Head Injury

Such is the danger of head injuries that can lead to permanent mental impairment, disability and even death, but are an acceptable risk in some professions including that of sports and other recreational activities. But it’s also a fact that you don’t have to be hit on the head directly to experience head injuries as impacts elsewhere on the body can be enough to jar the brain.

Symptoms

  • Confusion, depression, dizziness or balance problems
  • Fuzzy, blurred or double vision
  • Groggy or sluggish feeling, headache and nausea
  • Memory loss, sleep disturbance, pain
  • Trouble concentrating and difficulty remembering
  • Impaired senses

Visible Signs

  • Bleeding on the head area, nose, mouth or ears (see Bleeding)
  • Distorted facial features, facial bruising (see Bruise)
  • Low breathing rate
  • Unconsciousness
  • Irritability, loss of coordination, restlessness, clumsiness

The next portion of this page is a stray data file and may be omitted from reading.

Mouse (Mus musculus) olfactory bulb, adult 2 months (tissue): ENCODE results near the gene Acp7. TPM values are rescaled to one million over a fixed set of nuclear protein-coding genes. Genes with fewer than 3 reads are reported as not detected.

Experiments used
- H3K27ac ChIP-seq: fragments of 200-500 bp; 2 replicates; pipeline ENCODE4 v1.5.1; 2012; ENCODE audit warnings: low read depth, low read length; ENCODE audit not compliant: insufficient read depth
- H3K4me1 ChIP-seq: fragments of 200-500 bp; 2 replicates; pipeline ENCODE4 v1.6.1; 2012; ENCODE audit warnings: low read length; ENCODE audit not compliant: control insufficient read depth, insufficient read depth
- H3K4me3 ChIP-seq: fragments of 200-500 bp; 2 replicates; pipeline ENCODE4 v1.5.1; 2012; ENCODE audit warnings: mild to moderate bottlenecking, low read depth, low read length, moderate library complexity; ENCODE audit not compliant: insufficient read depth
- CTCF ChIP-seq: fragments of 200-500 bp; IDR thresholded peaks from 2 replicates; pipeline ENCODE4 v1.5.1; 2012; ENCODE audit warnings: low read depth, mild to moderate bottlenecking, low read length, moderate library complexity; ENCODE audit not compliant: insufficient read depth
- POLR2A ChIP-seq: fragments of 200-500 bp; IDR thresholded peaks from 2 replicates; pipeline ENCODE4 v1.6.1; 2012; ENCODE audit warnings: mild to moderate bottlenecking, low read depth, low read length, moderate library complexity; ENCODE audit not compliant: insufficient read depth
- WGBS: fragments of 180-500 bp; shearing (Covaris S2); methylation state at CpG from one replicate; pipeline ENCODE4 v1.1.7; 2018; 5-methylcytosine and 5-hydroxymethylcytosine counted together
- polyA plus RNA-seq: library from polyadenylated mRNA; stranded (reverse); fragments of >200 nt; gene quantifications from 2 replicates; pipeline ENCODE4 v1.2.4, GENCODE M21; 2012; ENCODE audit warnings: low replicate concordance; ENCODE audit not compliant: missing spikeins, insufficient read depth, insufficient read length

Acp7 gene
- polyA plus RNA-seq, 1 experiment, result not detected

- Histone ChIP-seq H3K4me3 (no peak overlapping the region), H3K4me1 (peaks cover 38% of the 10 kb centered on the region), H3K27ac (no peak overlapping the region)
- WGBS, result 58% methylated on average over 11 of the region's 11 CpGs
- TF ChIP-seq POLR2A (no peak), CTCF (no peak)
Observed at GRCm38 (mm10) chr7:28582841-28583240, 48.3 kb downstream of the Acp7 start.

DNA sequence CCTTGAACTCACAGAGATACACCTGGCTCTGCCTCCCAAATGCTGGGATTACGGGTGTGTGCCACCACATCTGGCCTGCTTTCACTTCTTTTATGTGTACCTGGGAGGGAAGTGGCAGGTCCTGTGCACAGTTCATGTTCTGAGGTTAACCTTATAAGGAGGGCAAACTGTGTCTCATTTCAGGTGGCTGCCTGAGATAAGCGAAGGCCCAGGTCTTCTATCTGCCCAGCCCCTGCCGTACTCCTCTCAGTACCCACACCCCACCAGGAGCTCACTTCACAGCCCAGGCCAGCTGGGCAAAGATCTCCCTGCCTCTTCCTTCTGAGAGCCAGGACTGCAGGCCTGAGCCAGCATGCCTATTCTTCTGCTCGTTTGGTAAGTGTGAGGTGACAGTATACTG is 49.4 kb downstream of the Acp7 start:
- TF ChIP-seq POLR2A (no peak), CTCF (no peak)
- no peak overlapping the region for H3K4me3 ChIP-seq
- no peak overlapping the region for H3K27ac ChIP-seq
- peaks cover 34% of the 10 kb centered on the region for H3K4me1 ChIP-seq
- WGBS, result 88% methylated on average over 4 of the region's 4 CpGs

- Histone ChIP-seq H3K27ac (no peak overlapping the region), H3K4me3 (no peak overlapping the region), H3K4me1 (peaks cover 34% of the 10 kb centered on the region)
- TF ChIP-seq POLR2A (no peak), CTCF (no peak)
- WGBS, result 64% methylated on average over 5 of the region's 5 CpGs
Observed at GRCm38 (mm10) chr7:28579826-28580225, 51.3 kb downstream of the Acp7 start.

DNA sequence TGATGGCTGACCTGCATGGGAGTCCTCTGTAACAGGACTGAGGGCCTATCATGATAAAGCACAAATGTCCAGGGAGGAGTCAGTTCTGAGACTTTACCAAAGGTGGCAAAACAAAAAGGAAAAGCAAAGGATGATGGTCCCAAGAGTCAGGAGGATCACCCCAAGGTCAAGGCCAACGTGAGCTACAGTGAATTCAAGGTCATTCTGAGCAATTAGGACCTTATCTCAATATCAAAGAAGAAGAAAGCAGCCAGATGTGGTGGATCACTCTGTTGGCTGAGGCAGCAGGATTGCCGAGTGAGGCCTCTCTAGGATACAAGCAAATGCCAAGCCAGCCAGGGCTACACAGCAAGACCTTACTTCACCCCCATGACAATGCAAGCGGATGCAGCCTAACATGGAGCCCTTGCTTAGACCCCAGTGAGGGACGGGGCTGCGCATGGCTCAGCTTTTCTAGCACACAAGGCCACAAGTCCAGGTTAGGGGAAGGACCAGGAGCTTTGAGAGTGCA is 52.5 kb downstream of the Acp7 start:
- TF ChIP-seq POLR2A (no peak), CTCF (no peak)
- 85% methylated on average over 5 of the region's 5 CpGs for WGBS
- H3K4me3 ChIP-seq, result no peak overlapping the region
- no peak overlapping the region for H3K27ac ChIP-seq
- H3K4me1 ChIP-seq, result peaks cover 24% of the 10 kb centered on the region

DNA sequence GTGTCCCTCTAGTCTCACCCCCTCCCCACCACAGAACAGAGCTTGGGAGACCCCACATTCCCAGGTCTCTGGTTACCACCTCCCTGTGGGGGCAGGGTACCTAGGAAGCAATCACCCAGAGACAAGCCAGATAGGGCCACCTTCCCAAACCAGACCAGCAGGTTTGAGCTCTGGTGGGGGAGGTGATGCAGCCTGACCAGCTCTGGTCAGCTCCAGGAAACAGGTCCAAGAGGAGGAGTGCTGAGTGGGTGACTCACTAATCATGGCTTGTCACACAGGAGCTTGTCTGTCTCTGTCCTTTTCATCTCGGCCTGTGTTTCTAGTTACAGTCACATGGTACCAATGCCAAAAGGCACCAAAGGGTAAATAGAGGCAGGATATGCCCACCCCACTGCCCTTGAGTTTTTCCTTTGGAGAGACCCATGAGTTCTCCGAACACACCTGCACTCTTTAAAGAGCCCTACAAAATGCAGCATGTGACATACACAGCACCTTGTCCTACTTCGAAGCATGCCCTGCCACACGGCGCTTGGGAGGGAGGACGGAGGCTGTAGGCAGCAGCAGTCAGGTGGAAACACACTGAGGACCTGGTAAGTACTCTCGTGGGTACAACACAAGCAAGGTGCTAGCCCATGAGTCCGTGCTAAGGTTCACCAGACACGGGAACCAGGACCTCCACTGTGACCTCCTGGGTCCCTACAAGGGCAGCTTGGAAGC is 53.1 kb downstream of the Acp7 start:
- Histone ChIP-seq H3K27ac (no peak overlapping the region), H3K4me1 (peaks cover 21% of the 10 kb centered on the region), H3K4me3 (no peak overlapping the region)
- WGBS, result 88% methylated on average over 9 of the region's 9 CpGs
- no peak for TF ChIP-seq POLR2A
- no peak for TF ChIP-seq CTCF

• Slurred speech or irregular slowness
  • Swelling on injured part
  • Stiff neck, vomiting, in ability to move the limb
  • Fracture (see Broken Bone)

First Aid for Head injuries

1. Monitor the patient’s lifeline. Follow DRABC.
First priority is to ensure the patient is breathing on their own accord. Check for and monitor breathing and pulse.

2. Support the head and neck
Treat any head injury as serious and take care not to move the neck or head in case of spinal injury.

3. Control bleeding and treat open wounds
Place a sterile pad over any wounds. If you suspect a skull fracture, avoid applying pressure to stem the bleeding. If bleeding continues in this case, gently reposition the pad or apply others around the area until it stops.
If fluid or blood is present in the ears, cover the area to prevent infection but allow fluids to drain.

4. Immobilize patent
The best position for a responsive patient is on their back with their head and shoulders slightly raised. Ensure their airway remains clear after vomiting.

5. Seek medical care immediately
At the onset of symptoms, encourage the patient to stop any physical activity and lie down to rest.

Related Links

http://kidshealth.org/parent/firstaid_safe/emergencies/head_injury.html
http://www.nlm.nih.gov/medlineplus/ency/article/000028.htm
http://www.emedicinehealth.com/head_injury/article_em.htm
http://www.webmd.com/fitness-exercise/guide/head-injuries-causes-and-treatments

 

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